When I took my first commercial flight — on old Capital Airlines — from Atlanta to New Orleans, it was a supercalifragilisticexpialidocious experience. Nobody in my family had ever flown, and I don’t remember any high school classmates talking about a commercial airplane ride. I felt rather privileged.
There was a kid who had graduated with us and then joined his family, who had gone ahead and settled in Blythe, California. To reunite with his family, he went west on a Greyhound bus. With embedded provincialism and austerity, there was no reason for me to ever expect to spend much time aloft.
When it came about, I enjoyed the experience to the ultimate. Getting on a plane today still is enlivening and emotionally stirring. A plane takes to you a new experience or a familiar place. There is no contempt for redundancy. New York. San Francisco. London. Paris. “If I were a rich man…da, da dadda, dadda dah … I would fly to Paris for dinner.
I can also remember that first flight where turbulence was elevated and downright troublesome emotionally. The most wonderful experience is to enjoy a long flight when the air is silky smooth, invoking no stress.
I’ve seen passengers sleep through turbulence as if they were on the sofa in their den. When a plane ride becomes overly bumpy — even after a million or more miles — you will find me gripping the seat handles.
A good friend, with notable business success, chooses to fly private wherever he goes. His wife is apprehensive about flying — even if it is only overcast. He once made the mistake, while on vacation in Ponte Vedra, by talking to his charter pilot with the speaker on his cell phone engaged. She heard the pilot say it was going to be a turbulent trip.
She packed her car and drove to New Orleans — nine hours. He flew home in time to watch the Saints play, have dinner and was on his second Bailey’s Irish Crème when she walked in the door. Each was happy about the decision that they made.
The percentages are of succinct magnitude — it is much safer to fly than it is to drive. However, I often think about the fact that if something were to malfunction with a jetliner, you can’t pull off the road and call for roadside service. My friend’s wife often reminds me of that when I kid her about her flying apprehension.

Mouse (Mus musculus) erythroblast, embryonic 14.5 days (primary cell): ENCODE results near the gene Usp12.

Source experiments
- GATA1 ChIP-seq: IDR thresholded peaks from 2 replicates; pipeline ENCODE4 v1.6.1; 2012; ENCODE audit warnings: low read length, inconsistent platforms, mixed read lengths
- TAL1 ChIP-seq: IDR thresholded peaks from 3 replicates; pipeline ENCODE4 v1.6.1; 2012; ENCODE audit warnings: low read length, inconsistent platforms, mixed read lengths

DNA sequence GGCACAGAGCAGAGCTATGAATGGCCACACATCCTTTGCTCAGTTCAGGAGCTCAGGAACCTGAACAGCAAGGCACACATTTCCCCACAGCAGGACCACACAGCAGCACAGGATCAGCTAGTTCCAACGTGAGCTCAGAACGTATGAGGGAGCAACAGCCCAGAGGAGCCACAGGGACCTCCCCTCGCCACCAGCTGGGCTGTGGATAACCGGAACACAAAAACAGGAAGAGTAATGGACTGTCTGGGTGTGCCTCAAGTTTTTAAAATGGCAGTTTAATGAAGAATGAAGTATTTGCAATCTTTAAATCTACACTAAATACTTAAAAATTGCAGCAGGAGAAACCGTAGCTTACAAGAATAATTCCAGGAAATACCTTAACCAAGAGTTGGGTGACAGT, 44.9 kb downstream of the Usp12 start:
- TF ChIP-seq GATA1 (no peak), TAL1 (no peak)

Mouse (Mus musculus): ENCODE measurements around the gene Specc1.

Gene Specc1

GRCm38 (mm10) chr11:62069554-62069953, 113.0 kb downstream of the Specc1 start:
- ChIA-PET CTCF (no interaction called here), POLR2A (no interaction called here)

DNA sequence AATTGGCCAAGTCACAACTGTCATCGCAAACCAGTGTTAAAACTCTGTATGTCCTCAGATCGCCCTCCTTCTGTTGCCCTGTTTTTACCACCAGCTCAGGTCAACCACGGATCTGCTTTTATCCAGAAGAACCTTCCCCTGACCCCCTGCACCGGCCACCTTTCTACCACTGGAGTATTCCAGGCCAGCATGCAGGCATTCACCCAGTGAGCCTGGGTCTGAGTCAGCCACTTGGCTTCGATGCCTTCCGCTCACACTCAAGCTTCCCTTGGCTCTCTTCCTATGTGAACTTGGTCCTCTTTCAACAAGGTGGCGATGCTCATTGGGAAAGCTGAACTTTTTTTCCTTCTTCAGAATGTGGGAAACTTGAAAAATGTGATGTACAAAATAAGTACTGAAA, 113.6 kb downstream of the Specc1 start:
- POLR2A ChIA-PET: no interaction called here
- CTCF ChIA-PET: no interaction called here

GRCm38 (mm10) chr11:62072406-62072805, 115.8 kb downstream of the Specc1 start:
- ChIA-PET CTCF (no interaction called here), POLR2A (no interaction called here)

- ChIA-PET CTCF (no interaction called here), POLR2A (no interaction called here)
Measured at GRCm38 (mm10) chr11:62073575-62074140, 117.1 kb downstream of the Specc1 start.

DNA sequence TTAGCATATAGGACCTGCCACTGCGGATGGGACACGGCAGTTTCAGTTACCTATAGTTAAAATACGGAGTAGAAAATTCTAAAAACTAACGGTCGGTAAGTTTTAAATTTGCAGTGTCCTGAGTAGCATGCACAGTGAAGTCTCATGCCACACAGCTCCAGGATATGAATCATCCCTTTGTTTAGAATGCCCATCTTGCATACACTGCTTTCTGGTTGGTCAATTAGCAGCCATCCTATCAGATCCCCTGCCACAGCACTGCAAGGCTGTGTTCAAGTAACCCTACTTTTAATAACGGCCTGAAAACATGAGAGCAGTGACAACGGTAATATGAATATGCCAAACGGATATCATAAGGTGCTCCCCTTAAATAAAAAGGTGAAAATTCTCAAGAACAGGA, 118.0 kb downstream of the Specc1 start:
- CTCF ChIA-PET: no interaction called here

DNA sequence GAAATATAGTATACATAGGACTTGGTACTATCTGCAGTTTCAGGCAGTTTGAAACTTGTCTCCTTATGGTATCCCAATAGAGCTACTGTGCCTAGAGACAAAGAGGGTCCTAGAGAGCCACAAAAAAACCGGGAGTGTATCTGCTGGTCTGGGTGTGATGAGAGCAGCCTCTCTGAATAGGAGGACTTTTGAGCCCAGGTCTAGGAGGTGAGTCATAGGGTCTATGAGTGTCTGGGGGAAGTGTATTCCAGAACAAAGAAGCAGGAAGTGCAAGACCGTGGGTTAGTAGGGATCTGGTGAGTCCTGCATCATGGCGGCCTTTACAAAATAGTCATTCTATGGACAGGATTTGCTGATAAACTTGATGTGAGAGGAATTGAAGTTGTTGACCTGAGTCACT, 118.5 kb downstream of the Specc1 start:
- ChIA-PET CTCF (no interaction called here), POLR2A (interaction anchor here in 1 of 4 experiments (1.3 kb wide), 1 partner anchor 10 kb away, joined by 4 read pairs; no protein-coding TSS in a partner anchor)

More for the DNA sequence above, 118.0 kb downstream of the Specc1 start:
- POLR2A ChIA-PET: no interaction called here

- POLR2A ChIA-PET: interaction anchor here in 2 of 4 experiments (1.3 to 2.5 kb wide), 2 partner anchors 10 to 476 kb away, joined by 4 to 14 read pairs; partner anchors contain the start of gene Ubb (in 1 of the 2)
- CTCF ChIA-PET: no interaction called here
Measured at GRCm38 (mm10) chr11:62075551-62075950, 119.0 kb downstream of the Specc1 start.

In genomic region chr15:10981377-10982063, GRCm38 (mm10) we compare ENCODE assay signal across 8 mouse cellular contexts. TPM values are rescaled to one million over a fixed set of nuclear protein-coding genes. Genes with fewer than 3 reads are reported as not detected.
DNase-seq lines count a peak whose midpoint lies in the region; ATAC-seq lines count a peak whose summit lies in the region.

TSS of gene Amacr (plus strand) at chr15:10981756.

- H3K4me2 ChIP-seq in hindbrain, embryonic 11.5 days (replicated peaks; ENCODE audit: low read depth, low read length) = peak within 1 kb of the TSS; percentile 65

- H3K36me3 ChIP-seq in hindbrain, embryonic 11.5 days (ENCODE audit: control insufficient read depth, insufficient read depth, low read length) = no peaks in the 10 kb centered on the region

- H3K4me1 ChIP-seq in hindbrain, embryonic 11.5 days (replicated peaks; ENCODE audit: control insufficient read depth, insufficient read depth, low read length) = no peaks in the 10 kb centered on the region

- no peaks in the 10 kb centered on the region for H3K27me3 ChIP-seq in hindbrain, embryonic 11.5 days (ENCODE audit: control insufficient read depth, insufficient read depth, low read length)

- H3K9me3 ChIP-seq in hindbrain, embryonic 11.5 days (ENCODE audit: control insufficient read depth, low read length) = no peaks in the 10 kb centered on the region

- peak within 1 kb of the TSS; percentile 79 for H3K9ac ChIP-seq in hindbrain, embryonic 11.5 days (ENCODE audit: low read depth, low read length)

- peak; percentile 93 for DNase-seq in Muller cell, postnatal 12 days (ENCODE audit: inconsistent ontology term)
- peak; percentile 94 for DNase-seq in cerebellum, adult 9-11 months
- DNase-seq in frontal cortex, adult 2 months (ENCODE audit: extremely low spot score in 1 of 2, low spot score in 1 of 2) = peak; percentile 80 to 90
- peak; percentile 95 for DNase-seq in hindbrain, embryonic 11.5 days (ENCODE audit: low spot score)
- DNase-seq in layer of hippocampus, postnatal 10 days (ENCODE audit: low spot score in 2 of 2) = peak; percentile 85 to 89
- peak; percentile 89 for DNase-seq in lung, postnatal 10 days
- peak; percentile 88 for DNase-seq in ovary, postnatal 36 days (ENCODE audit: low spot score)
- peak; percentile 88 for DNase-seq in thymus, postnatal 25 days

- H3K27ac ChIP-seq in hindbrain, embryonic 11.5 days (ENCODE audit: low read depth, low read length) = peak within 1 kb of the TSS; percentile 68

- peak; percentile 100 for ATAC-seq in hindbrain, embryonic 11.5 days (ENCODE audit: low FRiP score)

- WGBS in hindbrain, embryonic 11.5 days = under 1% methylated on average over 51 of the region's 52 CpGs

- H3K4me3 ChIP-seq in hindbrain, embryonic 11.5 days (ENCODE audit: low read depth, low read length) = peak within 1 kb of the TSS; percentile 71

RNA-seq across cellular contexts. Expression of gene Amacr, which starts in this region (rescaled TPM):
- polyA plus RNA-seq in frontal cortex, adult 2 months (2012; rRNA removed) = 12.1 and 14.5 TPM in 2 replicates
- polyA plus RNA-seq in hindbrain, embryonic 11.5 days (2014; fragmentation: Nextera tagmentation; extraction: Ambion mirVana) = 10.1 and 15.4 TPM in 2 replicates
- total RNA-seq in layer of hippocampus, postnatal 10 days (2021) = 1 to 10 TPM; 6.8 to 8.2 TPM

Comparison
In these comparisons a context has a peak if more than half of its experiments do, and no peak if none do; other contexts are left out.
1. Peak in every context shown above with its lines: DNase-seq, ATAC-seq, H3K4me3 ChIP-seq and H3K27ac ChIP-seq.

Years ago, I heard a pilot say about turbulence: “It is just like driving your pickup truck down a bumpy road.”
But when you are five miles up, and it becomes bumpy, you can only embrace positive thoughts and consider the percentages. Yet, for most, it is difficult to imagine that it is safer flying to Paris than it is to drive to Atlanta.
Another friend, who works for Coca-Cola, flies to Europe — more often than not to London — sometimes every week. He can take an Ambien and sleep through the night on the trip over. Three days later he is back on Eastern Daylight time.
How ‘bout them flight attendants who have trips like Dallas to the Orient twice a month? They seem to learn to cope with the changing of time zones and irregular sleep cycles. All I care about is for pilots to enjoy comforting and settled rest.
Once, when in Biarritz, France, my French host invited me to fly with his friend, a seasoned pilot, up to Toulouse for a reunion of their rugby team. There was good food and a lot of excellent wine. The pilot drank three or four glasses, which had my nerves frayed and raw-edged at takeoff.
I became the happiest of campers when we landed back in Biarritz. The pilot was insulted and laughed when I asked if he was okay as we buckled up. It was the only time in France when I experienced a reluctance for French hospitality.
I remember a conversation with a guy who left Atlanta and flew direct to Korea for a four hour meeting and returned home before he left. That is an experience for which I have no interest. How could he possibly stay awake during that four hour meeting?
An old story, worthy of recycling, has to do with a farmer who was a pilot. He tried to talk one of his laborers, a very religious man, on taking a plane ride with him. The man refused. The farmer asked, “Haven’t I heard you say of fate …” that was a person’s time to die? That we all have a time to die.”
His farm worker had this explanation: “Yes, I believe that, but when we get up there in that plane, something could go wrong, and it might be ‘yore’ time to die.”
Loran Smith is an athletic administrator at the University of Georgia.